The first series of experiments were to try and find the minimal CSS needed to get pop-ups to work in a MSIE environment - essentially trying to find the limitations in the MSIE CSS model by observation. This page starts from the experimental layout described in the article above and works for MSIE 5.5/6, MSIE 7, Opera (8.54) and Gecko (but with an annoying box below the menu item) using a DOCTYPE HTML 4.0 without a URL - we added a </a> tag to terminate the enclosing anchor tag sequence for the inner table. The only other item we added was an absolutely positioned div under the menu to allow us to test and interaction problems. MSIE completly ignores the size value of the font (defined in the .l-f style) but seems to handle everything else correctly.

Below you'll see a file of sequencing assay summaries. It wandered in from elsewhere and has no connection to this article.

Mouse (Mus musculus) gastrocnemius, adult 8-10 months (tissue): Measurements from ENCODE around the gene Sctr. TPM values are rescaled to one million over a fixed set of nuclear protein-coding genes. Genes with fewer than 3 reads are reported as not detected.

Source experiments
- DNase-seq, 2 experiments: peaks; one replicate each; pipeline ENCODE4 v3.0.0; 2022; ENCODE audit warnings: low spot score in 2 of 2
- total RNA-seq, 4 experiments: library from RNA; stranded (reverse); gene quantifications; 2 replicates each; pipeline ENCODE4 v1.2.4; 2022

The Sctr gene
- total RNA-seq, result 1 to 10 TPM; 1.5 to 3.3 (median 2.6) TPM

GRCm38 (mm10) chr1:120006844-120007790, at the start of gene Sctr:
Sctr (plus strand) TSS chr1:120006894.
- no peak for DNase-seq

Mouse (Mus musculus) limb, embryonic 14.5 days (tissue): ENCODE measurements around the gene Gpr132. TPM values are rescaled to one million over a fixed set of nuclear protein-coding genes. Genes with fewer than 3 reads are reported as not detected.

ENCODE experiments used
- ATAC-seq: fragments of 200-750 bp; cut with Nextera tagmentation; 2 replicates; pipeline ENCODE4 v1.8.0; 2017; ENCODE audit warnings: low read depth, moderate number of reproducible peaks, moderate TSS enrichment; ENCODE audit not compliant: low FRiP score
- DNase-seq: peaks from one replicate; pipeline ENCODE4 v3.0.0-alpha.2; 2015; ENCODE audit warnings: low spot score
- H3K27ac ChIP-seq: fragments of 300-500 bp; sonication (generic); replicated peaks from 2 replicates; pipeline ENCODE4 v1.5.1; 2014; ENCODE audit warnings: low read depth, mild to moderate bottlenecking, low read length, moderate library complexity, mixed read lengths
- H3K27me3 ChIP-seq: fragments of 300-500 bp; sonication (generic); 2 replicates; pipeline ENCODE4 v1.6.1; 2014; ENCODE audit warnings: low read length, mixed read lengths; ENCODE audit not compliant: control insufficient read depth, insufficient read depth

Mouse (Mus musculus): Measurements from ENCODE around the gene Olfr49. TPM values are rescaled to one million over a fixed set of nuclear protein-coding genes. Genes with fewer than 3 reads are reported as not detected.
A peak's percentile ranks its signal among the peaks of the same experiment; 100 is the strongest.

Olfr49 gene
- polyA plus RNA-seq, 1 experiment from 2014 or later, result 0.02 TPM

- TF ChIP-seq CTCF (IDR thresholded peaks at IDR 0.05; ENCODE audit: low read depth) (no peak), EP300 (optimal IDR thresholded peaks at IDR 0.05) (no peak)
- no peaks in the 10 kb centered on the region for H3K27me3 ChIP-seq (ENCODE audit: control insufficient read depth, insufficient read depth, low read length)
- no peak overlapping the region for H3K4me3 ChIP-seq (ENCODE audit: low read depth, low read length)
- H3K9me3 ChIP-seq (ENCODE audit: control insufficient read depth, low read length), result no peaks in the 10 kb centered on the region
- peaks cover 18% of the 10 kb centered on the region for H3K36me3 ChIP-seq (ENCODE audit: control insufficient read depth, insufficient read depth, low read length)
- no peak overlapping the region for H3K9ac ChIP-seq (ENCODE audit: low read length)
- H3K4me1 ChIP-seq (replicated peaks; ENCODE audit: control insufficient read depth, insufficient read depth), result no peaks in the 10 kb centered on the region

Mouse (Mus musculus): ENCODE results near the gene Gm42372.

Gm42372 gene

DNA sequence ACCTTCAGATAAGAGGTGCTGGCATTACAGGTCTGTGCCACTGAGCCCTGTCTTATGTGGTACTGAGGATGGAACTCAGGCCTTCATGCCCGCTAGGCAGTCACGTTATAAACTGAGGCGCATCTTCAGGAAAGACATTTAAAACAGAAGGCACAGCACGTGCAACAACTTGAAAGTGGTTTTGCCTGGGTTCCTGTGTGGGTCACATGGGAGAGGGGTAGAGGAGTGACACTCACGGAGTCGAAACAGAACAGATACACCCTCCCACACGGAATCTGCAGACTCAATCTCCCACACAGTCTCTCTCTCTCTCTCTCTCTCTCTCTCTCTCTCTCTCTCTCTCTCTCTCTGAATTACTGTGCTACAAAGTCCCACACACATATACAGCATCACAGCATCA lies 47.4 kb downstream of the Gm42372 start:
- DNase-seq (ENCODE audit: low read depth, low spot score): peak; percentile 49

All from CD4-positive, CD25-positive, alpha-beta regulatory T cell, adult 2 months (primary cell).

Simply removing the enclosing table structure appears to have no effect on the layout.

Adding a paragraph and some modest renaming of class fields appears to have no effect on the layout.

MSIE - when display:block is applied to .c-table and .two classes a subsequent attempt to change the styles to display:none; has no effect and the pop-ups will work when the mouse is over the pop-up area (but only after the first pop-up) but applying the style to .first .c-table cancels this effect. Our guess would be that exactly similar effects are cancelled but effects applied to slightly different CSS definitions are triggered only at certain times.